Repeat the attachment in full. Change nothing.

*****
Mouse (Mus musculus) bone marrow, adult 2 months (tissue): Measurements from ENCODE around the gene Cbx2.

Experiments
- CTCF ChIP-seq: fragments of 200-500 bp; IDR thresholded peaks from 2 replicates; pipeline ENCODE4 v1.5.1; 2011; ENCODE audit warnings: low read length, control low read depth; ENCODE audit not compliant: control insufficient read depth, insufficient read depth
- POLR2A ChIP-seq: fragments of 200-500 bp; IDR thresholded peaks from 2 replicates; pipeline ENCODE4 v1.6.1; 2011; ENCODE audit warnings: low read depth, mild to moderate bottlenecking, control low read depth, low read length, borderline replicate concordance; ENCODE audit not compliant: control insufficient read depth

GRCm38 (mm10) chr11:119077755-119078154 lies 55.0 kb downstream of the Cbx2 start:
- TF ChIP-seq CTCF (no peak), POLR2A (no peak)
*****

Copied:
Mouse (Mus musculus) bone marrow, adult 2 months (tissue): Measurements from ENCODE around the gene Cbx2.

Experiments
- CTCF ChIP-seq: fragments of 200-500 bp; IDR thresholded peaks from 2 replicates; pipeline ENCODE4 v1.5.1; 2011; ENCODE audit warnings: low read length, control low read depth; ENCODE audit not compliant: control insufficient read depth, insufficient read depth
- POLR2A ChIP-seq: fragments of 200-500 bp; IDR thresholded peaks from 2 replicates; pipeline ENCODE4 v1.6.1; 2011; ENCODE audit warnings: low read depth, mild to moderate bottlenecking, control low read depth, low read length, borderline replicate concordance; ENCODE audit not compliant: control insufficient read depth

GRCm38 (mm10) chr11:119077755-119078154 lies 55.0 kb downstream of the Cbx2 start:
- TF ChIP-seq CTCF (no peak), POLR2A (no peak)